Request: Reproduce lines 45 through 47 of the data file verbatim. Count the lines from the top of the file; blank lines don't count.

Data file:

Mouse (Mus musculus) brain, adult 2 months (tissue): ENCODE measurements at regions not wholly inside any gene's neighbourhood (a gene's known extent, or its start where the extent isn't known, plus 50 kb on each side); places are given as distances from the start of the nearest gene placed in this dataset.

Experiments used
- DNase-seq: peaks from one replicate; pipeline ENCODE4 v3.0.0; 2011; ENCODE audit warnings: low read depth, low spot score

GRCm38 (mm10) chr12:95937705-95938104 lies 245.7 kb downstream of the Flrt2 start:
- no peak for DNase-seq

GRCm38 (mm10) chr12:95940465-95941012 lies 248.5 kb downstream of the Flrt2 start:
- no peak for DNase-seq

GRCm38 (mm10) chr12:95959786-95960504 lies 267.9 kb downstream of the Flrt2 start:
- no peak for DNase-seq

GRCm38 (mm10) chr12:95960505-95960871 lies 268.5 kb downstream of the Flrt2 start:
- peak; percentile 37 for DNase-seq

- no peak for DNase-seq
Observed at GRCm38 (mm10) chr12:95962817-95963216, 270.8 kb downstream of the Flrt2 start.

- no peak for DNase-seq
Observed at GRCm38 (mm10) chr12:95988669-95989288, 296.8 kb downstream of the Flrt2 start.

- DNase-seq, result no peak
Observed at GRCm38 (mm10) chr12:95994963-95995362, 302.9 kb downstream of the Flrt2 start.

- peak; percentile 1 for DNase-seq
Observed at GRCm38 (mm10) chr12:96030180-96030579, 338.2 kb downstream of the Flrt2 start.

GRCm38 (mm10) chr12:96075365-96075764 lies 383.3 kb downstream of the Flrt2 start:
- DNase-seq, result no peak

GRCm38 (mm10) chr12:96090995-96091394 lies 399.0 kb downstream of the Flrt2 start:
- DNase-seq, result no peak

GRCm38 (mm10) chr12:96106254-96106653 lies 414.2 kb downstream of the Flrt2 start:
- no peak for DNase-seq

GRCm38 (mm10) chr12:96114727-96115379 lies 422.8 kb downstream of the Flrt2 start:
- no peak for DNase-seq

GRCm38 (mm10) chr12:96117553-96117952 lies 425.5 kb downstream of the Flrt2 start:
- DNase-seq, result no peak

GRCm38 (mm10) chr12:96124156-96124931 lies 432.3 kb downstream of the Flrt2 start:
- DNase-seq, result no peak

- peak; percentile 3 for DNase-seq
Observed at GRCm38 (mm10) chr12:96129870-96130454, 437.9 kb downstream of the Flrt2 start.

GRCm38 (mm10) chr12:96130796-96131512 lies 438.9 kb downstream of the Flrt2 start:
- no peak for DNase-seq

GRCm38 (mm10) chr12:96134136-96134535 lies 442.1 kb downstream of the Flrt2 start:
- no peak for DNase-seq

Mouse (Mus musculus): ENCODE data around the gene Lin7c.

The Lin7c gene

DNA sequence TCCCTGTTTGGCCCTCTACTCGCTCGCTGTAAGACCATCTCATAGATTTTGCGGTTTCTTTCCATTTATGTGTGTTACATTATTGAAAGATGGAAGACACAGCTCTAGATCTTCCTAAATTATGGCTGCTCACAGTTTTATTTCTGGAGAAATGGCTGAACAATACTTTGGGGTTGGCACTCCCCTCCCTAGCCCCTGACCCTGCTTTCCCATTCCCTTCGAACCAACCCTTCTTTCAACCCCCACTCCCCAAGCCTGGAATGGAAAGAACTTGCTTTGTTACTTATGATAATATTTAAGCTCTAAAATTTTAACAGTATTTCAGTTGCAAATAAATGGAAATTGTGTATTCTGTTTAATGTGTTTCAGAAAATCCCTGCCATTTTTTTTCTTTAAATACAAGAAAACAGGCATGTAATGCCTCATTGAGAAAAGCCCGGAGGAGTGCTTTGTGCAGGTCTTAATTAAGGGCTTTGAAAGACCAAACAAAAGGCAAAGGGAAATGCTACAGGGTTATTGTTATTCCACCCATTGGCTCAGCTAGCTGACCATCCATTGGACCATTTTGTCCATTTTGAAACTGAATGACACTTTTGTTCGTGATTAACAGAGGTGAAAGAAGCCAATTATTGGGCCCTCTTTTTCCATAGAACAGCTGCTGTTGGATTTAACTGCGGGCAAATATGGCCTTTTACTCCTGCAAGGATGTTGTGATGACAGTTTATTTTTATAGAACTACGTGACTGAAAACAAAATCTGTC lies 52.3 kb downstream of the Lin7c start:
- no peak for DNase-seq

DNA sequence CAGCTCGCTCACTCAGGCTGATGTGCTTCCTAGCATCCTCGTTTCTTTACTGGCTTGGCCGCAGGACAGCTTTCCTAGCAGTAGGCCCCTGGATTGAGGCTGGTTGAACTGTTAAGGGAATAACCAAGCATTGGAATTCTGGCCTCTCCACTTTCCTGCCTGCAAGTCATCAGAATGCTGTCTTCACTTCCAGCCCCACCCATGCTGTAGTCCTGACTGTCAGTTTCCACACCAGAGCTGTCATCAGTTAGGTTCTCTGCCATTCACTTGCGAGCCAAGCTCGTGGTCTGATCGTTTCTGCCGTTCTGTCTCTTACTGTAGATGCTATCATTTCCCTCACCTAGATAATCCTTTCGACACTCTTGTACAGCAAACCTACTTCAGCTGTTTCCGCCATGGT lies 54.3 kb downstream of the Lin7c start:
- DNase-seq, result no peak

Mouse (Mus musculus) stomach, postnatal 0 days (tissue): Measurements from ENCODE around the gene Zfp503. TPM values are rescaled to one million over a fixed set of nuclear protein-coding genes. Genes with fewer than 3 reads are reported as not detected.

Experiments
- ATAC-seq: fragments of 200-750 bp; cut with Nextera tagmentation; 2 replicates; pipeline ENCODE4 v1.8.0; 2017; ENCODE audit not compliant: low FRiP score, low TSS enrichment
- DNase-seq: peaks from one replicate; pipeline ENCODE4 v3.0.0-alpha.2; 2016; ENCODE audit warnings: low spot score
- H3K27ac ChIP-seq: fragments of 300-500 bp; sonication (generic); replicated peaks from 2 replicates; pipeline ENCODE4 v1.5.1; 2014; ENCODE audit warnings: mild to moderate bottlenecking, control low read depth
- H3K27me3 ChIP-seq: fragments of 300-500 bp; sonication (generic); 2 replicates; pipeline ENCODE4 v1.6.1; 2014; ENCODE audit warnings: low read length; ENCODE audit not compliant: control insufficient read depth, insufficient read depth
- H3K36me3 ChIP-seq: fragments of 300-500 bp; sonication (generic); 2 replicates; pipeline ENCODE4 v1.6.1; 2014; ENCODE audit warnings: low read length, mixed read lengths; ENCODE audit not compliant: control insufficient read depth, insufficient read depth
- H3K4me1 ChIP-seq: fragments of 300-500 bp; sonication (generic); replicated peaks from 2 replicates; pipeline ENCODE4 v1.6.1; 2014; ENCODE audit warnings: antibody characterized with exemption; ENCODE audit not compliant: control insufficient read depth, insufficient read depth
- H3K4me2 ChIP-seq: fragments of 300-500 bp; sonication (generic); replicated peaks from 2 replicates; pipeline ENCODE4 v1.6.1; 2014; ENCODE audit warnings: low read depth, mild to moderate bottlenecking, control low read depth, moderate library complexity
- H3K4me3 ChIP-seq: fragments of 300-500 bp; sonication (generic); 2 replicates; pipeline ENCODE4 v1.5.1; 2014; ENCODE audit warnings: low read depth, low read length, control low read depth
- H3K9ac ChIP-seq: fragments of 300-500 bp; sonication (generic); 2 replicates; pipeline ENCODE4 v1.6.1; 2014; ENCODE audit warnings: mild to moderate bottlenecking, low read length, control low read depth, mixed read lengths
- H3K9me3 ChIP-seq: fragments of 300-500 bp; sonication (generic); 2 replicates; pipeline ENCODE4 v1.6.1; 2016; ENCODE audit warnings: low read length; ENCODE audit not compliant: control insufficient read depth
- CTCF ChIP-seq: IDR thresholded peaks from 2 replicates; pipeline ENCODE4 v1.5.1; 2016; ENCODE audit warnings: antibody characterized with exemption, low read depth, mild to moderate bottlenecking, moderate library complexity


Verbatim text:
Experiments
- ATAC-seq: fragments of 200-750 bp; cut with Nextera tagmentation; 2 replicates; pipeline ENCODE4 v1.8.0; 2017; ENCODE audit not compliant: low FRiP score, low TSS enrichment
- DNase-seq: peaks from one replicate; pipeline ENCODE4 v3.0.0-alpha.2; 2016; ENCODE audit warnings: low spot score